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Subject: Chase endgame rss

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Ralf Gering
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By Clark D. Rodeffer and Joao Neto (2002): White to force a win, no matter where Grey moves first. [7 plies]
 
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Ralf Gering
Germany
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SOLUTION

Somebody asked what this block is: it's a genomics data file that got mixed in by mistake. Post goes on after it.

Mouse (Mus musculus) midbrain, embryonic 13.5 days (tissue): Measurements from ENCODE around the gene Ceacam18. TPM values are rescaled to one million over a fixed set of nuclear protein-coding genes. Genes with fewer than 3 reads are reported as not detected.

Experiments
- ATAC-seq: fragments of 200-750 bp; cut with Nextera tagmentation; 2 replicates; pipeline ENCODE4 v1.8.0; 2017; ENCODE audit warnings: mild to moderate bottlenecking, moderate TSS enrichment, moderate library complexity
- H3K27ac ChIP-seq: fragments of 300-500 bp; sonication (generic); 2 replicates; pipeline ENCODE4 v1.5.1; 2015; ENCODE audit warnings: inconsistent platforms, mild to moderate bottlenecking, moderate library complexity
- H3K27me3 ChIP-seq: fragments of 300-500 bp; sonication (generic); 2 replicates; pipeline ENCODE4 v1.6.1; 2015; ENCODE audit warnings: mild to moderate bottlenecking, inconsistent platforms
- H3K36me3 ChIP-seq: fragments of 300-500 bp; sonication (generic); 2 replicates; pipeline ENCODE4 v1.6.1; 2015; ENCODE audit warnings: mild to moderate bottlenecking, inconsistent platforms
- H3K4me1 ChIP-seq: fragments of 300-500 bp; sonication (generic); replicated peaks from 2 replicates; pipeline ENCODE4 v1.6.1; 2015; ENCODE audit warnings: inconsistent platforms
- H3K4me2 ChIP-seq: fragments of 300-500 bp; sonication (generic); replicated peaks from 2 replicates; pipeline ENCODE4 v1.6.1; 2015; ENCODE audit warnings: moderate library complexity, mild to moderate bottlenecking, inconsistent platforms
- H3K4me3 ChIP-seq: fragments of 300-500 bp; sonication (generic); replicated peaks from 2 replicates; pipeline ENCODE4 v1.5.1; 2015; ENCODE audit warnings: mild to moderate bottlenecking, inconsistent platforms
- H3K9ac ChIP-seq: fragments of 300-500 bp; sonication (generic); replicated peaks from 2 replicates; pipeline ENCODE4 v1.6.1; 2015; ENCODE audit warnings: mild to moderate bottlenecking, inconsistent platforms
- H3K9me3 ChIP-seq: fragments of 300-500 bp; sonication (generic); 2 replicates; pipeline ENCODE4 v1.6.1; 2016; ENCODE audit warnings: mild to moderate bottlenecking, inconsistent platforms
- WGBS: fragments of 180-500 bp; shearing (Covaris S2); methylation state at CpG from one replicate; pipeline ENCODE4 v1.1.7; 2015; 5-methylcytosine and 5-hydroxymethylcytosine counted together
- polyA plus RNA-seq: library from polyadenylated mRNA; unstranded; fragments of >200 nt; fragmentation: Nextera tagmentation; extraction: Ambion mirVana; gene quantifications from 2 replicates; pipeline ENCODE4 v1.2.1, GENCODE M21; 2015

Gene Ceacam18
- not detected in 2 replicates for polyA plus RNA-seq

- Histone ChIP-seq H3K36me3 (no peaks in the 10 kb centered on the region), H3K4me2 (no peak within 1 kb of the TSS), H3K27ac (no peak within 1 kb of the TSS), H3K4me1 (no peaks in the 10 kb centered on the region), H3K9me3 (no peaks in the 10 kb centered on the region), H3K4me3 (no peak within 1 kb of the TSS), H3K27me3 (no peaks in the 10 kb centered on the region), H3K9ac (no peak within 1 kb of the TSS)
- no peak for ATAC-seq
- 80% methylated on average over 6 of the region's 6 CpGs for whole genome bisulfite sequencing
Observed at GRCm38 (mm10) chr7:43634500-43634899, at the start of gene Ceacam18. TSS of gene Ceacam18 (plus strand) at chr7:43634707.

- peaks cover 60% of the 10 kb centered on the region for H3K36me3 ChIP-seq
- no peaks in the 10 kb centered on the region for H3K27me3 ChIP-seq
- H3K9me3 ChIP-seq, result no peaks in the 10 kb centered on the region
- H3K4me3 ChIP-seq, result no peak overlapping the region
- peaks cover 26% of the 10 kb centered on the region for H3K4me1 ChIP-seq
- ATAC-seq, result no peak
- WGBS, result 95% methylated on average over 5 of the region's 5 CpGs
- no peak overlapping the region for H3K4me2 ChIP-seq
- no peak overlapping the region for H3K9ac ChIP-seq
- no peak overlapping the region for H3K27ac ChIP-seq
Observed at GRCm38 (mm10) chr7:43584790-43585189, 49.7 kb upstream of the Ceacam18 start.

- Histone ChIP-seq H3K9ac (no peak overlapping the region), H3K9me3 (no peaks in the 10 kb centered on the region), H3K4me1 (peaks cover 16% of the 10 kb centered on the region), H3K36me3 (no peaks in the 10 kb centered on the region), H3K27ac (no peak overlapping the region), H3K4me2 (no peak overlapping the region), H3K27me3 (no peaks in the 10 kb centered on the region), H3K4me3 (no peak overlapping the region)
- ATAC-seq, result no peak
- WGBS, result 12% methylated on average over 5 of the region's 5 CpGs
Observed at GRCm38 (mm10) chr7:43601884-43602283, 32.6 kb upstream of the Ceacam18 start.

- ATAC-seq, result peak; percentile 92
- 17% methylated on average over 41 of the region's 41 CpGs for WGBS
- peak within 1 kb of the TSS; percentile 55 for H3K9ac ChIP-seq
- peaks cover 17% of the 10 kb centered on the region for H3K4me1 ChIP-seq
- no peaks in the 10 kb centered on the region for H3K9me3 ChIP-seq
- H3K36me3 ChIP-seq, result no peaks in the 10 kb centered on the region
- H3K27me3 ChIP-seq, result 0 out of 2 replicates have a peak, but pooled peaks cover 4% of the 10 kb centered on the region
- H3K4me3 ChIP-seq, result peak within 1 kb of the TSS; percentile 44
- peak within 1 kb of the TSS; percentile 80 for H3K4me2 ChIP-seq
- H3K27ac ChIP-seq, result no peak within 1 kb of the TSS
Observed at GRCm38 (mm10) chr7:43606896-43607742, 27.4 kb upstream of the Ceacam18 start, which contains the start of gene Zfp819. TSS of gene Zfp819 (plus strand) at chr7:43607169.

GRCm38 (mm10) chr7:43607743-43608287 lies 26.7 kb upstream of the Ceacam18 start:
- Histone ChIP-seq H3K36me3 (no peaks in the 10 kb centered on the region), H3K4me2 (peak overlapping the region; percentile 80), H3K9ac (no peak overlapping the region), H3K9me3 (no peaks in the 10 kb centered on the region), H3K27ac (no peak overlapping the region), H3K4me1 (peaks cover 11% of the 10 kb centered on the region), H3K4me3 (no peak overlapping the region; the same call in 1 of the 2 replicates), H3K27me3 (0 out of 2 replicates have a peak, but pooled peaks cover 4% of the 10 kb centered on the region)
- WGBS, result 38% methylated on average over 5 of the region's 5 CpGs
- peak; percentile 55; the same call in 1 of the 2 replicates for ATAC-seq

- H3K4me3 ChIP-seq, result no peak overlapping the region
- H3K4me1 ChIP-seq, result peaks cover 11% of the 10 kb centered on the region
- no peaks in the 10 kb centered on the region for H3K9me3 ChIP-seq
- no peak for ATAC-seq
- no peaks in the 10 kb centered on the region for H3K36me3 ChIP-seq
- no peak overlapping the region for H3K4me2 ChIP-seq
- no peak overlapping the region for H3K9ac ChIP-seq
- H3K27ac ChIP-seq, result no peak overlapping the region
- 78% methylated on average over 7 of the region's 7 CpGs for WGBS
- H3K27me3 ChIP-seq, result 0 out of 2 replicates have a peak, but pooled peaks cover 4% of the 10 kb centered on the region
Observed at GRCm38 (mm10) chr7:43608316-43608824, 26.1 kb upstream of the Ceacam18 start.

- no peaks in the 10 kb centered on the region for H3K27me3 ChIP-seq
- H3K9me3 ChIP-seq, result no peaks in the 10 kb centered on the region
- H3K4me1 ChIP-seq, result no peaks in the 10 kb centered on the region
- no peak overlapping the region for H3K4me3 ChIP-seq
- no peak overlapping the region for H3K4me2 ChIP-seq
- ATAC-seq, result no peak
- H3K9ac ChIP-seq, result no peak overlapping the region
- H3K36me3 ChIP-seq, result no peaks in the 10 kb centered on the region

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Obviously, all of Grey's pieces except E4 are pinned, so move choices are limited. Upon first glance E4:F4(C9=6/B1=6) looks tempting, but White can simply respond with B1:F4 (via a ricochet at A1) for the win. So Grey has to move elsewhere. Grey's best chance of escape is to somehow get E4 to G5, and, with luck, to attack G2. So the best move for Grey is E4F5. White could respond with F4G1 (via a ricochet at I2). This would leave F9:F5 (via a wraparound) on the next move if Grey does not move it out of the way; also it creates a guerilla force which can exchange 1G1G2 to threaten G1:G6 on the following move. But since Grey already plans to move F5G5, the capture threat is a moot point. Worse, no matter what sort of pip exchange between G1 and G2 White devises, Grey can counter with bumps such as G5G6/g6G7 and/or pip exchanges that successfully defend G6 against any attack. A similar, although somewhat less elegant response would be C9F2 followed by a pip exchange, but neither of these responses prevents Grey from using the 1 on G5 effectively. Finding a move that does so is essential for White. Notice that C9 and B1 are adjacent. The pip exchange 1B1C9 sets up C9G7 followed by G2G7/G7:G6 for the win. This sequence is unstoppable, even by G5G6/G6:G7(B1=6/F7=5) because the 4 at G2 need not promote. The complete solution is: 1.... E4F5, 2. 1B1C9 F5G5, 3. C9G7 G5G6/G6:G7(B1=6/F7=5), 4. G2:G7.
 
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